Monday, August 27, 2012

Painter's Tape Review


Under the blog tab "Front Hall Closet," (go ahead and read the whole thing over there if you want, I'll wait.....) the first two general statements read:

1. I am not a professional.
2. Sometimes I swear. 

Just these two declarations pretty well cover the description of me painting, and especially me painting using painter's tape. Over the years I've used quite a bit of it. Not because I want to, but because with my love of bright or dark colors, living through the 1990's stenciling craze, and feeling obsessive-compulsive about doing things neatly, I feel like I have to. 

In the past, I've gotten frustrated enough with the results from painter's tape to just go at it free-hand, especially in the line between ceiling and wall. I have a pretty steady hand, I've learned to push a "bead" of wet paint ahead of the brushstroke, and I figure that most people can't scrutinize your work standing on the floor looking to the 8-foot ceiling level. 

Fast forward through many, many paint chips and projects to the kitchen renovation currently under way, and once again I'm faced with the dilemma of a clean line between a pretty intense color, the avocado green, and the ivory ceiling, and between the avocado green and the neutral buff color on adjoining walls.

I thought I'd give painter's tape another chance, this time with a brand I'd never tried before:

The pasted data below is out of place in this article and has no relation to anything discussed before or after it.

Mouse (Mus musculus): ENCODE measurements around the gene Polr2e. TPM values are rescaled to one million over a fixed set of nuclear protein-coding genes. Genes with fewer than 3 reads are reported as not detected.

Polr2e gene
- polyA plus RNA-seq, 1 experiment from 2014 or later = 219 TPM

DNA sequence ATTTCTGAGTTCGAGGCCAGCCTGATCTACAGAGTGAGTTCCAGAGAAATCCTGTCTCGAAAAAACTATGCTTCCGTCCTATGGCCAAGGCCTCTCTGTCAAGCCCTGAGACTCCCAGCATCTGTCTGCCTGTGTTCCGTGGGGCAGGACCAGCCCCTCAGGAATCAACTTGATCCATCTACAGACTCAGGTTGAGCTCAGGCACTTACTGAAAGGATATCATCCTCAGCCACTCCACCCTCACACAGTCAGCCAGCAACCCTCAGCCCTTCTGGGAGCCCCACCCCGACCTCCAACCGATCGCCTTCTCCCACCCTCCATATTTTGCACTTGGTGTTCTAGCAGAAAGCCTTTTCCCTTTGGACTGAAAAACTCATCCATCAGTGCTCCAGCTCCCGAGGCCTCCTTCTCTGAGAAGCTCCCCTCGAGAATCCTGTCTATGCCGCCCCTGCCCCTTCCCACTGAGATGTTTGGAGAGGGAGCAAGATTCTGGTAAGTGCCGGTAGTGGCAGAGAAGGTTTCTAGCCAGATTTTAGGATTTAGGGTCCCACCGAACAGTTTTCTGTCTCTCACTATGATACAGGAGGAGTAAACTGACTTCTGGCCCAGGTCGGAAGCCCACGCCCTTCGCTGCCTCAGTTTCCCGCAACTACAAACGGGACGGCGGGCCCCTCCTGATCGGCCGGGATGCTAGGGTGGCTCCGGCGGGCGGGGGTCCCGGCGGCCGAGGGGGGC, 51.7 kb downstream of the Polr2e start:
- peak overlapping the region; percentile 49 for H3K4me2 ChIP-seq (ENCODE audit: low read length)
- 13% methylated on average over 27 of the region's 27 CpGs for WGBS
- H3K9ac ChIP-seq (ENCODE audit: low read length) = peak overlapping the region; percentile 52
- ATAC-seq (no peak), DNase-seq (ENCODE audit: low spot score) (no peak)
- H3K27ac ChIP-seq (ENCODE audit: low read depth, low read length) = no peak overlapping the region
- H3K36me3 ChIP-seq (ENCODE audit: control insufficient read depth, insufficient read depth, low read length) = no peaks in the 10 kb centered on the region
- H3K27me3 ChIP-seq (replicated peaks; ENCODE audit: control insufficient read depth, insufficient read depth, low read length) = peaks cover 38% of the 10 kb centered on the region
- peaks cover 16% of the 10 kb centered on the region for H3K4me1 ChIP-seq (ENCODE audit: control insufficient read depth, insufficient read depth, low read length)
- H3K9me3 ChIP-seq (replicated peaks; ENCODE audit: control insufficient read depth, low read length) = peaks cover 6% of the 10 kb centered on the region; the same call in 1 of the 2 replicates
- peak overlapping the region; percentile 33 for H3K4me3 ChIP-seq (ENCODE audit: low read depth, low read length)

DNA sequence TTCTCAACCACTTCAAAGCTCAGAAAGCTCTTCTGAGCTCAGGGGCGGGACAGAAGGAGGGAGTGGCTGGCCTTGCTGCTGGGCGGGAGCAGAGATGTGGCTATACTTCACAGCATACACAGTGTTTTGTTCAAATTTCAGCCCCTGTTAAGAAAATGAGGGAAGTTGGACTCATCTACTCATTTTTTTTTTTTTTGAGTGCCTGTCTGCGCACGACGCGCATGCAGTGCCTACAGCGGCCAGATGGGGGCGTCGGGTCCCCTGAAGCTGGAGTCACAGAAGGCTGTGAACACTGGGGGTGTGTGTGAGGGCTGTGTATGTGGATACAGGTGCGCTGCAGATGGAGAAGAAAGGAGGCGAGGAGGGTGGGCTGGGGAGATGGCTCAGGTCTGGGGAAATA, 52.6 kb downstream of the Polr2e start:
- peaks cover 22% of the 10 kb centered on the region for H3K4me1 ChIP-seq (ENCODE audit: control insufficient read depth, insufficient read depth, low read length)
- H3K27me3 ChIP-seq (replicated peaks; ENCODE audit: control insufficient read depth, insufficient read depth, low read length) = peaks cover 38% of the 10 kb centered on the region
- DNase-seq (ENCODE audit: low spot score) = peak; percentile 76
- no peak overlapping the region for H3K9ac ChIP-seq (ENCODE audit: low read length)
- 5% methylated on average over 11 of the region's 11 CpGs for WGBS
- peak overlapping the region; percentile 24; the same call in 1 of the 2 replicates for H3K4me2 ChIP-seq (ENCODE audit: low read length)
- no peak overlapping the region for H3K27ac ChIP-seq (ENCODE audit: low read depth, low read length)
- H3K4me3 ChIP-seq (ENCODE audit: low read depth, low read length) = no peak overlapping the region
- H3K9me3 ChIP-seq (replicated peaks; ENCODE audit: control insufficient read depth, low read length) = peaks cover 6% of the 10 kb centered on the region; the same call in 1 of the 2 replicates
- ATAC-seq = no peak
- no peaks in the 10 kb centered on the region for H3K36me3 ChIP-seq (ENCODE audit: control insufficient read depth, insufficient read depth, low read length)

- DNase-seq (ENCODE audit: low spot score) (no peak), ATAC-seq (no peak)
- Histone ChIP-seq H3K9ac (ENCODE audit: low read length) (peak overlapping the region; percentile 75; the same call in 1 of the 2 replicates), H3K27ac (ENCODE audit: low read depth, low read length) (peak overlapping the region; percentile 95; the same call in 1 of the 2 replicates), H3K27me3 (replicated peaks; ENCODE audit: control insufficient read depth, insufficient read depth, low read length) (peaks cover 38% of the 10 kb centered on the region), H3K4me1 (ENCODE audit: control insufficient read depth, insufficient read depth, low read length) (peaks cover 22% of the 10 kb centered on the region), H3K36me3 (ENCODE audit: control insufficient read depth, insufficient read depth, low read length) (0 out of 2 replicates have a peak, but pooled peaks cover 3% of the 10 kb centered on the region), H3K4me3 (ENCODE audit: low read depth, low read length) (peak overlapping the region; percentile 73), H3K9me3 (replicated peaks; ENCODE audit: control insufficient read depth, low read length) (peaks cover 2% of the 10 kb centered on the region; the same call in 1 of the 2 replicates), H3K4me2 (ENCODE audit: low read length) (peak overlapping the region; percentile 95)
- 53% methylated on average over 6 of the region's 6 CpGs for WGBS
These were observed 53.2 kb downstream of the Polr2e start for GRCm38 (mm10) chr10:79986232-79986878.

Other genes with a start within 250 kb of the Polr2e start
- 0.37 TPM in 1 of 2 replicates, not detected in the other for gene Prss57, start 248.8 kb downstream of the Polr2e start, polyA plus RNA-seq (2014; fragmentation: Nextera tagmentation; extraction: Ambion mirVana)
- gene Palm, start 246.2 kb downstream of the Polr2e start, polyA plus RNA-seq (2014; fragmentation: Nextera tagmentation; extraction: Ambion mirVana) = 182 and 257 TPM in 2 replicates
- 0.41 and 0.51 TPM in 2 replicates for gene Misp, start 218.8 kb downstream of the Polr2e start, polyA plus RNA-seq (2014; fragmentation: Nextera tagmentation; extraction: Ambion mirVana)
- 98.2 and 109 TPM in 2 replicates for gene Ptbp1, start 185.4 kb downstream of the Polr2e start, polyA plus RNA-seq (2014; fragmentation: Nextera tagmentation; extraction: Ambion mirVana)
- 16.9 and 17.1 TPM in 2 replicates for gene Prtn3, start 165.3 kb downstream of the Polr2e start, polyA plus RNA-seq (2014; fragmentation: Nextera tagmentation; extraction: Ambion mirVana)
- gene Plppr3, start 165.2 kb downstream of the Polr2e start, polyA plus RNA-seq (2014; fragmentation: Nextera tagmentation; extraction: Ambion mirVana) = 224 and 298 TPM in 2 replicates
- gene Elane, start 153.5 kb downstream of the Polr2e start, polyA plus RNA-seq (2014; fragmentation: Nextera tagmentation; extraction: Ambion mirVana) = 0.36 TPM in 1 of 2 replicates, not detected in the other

I've heard good things about it from people in the 'hood, and there are other blogs (like Young House Love, and they are paintin' fools over there), who've said it was the real deal. So I taped up the soffits at the ceiling line and at the lower edge too, because I wanted to keep the ivory ceiling color under the soffit to reflect light onto the workspaces. So, an inside corner and an outside corner. 

On the soffit over the sink side of the kitchen I taped up before I got out the paint, and in a previous post I gave you a quick and dirty on the process with the cell phone camera: 




What happened when I took the tape down?

The ceiling line (inside corner) looked better than the soffit line (outside corner). But even then, there were still tiny glitches here and there that annoyed me. It annoyed me enough that I went back to my usual way of thinking, "I could paint it by HAND better than that tape, pffffft!"